Who really knows, other than a sculptor, what goes on in a sculpture studio? It's actually a loud, messy business -- with machinery buzzing and dust flying -- but it's also an endeavor that undergoes many stages of evolution between drawing board and finished work. Most of us never see this. When all of the aforementioned debris settles, we get only the big picture: the completed bronze, the chiseled stone, the metal components flying in the wind. Lakewood Cultural Center gallery curator Robin Anderson had the same question in her mind last summer while working with local sculptor Charles Parson, who also teaches at the Rocky Mountain College of Art and Design (which recently moved to new digs in Lakewood). Parson had come to her with a proposal for an outdoor sculpture show, and Anderson caught the fever. "I was excited about working with the school," she says. "Actual Lakewood artists are hard to find. So she put two ideas together: "I said to Chuck, 'What if you show us how it's done?'"
Parson jumped at the idea and gathered together four sculptors he'd mentored at RMCAD -- Douglas Trujillo, Andrew Sweet, Daniel Crosier and Sue Quinlan -- to participate in Inside Look at Outdoor Sculpture, which opens today at the center, 470 South Allison Parkway, and continues through March 26. In the spirit of the exhibit, each artist will be represented by a unique mélange of photographs, tools and materials, sketchbooks and maquettes of works in progress, as well as completed smaller works. What really makes this show stand out, though, is its companion venture: a series of actual studio tours on January 31, February 21 and March 13. Admission to each is $5, and pre-registration is recommended.
In addition, the artists will give a slide presentation February 7, and a reception will be held from 5 to 7 p.m. February 13; for information and reservations, call 303-987-7876. -- Susan Froyd
Form and Function
The Vessel: Voyage & Contain a new show opening tonight a the William Havu Gallery, explores vessels in a multitude of shapes, sizes and mediums, with oil paintings by Joanne Kerrihard and sculptures by Michael Clapper, Martha Daniels, Margaret Haydon, Margaret Josey, Darlene Nguyen-Ely, Anthony Sarenpa and Bernice Strawn. "We have so many artists who work in vessel-type forms that we decided to put them all together," says gallery administrator Kate Thompson. "The show has a lot of ceramics, but there are also wooden and limestone pieces. We're very excited about it, because it's pretty different from what we normally do."
Opening with a reception from 6 to 9 p.m., The Vessel will be on display through February 21 at Havu, a contemporary gallery at 1040 Cherokee Street in the Golden Triangle. Call 303-893-2360 or visit www.williamhavugallery.com. -- Julie Dunn
Your Table's Waiting
Doug Fleischmann probably has a choice seat reserved for you in heaven. Beloved restaurateur Fleischmann was called away from the table all too early when he was killed in a car accident last June after a great night at the two Denver restaurants he owned with Frank Bonanno, Luca D'Italia and Mizuna. While Bonanno oversaw the kitchen, Fleischmann worked the front of the room, giving everyone a smile, a hug, a feeling that they were someone special.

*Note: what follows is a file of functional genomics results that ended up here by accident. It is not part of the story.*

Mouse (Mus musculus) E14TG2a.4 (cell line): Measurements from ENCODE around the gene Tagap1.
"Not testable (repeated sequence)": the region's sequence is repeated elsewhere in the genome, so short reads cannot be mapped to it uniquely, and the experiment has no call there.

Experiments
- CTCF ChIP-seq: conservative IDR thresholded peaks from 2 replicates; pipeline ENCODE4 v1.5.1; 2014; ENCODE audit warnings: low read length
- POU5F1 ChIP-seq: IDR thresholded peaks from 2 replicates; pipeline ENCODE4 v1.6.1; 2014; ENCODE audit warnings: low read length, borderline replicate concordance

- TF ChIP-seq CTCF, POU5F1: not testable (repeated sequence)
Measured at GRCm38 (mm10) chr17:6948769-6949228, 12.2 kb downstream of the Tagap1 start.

Fleischmann certainly was. And in his honor, some of Denver's top restaurants have teamed with Johnson & Wales University to launch Doug's Birthday Bash. Over fifty local eateries -- including 1515 Restaurant, Vega, Adega, Barolo Grill, Venice, McCormick's Fish House & Oyster Bar, Brasserie Rouge, the Painted Bench, Mel's Bar & Grill and, of course, Luca and Mizuna -- will donate 10 percent of today's food sales to the Doug Fleischmann Memorial Scholarship Fund at Johnson & Wales. The university, which offers a bachelor of science degree in food-service management, will match all donations.
For more information, call 303-355-3838. And don't worry: Doug will save you a spot. -- Patricia Calhoun
A tip of the hat to cowboys
The cowboy hat is as much a part of the West's history as horses, six-shooters and boots. And it may be the most important myth created by Western movies, in which white hats equaled good guys and black hats symbolized villains. But Ritch Rand, whose family has been making cowboy hats for three decades in Billings, Montana, knows the truth beneath the myths, and he offers them in The Cowboy Hat Book, recently updated from the original tome, printed in 1995. The hat man will be at the Tattered Cover Book Store, 2955 East First Avenue, at 7:30 p.m. tonight to bring everyone up to date.
According to Rand, this essential piece of gear had its beginnings with John B. Stetson, the son of a Philadelphia hatmaker, who conjured up the first one as a joke on a hunting trip in 1865, making it out of soft felt and giving it both a wide brim and his name. And while the good old ten-gallon hat never really went out of style, it experiences periodic revivals when Hollywood types, business moguls and other celebrities decide the look suits them -- even if they're not in the mood to punch cattle.